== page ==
- Paolo Annibali
- 32 cm high, 32 cm wide, 20 cm deep
- Si apre in una nuova finestra
Photo: Maurizio Bolognini. Museo Tattile Statale Omero Archive.
“Perhaps this is also why I chose the fragility of terracotta for these figures: to get back to an Italic root as well as to give a sense of their lack of eternity, which from their little existence passes to matter”, Paolo Annibali.
Distant skies is a terracotta sculpture created by Paolo Annibali in 2008. It is one of a series of four works in the same format on show at the Museo Omero.
Starting from a block of terracotta (about 30cm square by 18cm deep), the sculptor dug into the front surface to create a theatrical scene and then added projecting three-dimensional elements.
The protagonist of the story is a man, with his feet immersed in a stormy sea, who is trying to close a door. The panel is mounted in a grey wooden box frame.
In the upper half, smooth soft masses of clay are modelled to form the clouds in the dark sky. In the lower half, a series of diagonal, grooved furrows form the rough, crested waves of the stormy sea.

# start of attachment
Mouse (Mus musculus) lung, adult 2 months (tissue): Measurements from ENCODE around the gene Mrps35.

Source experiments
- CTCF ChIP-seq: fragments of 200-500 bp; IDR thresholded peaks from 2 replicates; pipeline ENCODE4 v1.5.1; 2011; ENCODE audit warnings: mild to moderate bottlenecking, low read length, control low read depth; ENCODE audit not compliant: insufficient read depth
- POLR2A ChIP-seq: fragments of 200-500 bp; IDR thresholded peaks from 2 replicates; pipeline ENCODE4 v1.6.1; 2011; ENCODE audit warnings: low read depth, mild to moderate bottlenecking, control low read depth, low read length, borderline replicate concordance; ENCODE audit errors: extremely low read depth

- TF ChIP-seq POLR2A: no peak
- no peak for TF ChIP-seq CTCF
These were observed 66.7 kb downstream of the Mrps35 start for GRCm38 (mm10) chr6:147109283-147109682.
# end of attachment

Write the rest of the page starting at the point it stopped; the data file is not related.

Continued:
At the centre of this scenario is a man, wearing a jacket and trousers, who is standing up to his ankles in water. His face is turned towards a half-closed door, in its frame but without any walls supporting it. He pushes it with his right hand, as if trying to close it, but in spite of his efforts, the water is coming in and reaching him. The three-dimensionality of these elements can best be appreciated by touch as they were added to the scene after the sea and sky had been made.
The artist has taken particular care over the man’s clothing, from the shirt collar to the lapels of the jacket, to the folds in the fabric at the knees and elbows. Chromatically, the greys and blues of the sky and the sea contrast with the orange tones of the man and the door. Stormy seas or skies often feature in Annibali’s work. These elements are never reassuring but, on the contrary, seem to threaten the defenceless human confronted by them. Faced by the advancing waves, the man cannot close the door, cannot flee or hide, and is totally helpless.
The preferred material of this artist is clay, which he models showing great technical skill, finishing his sculptures in great detail: “My works are always born quietly: at the beginning they are contained in the palm of my hand, then gradually assume the concreteness of articulated forms”.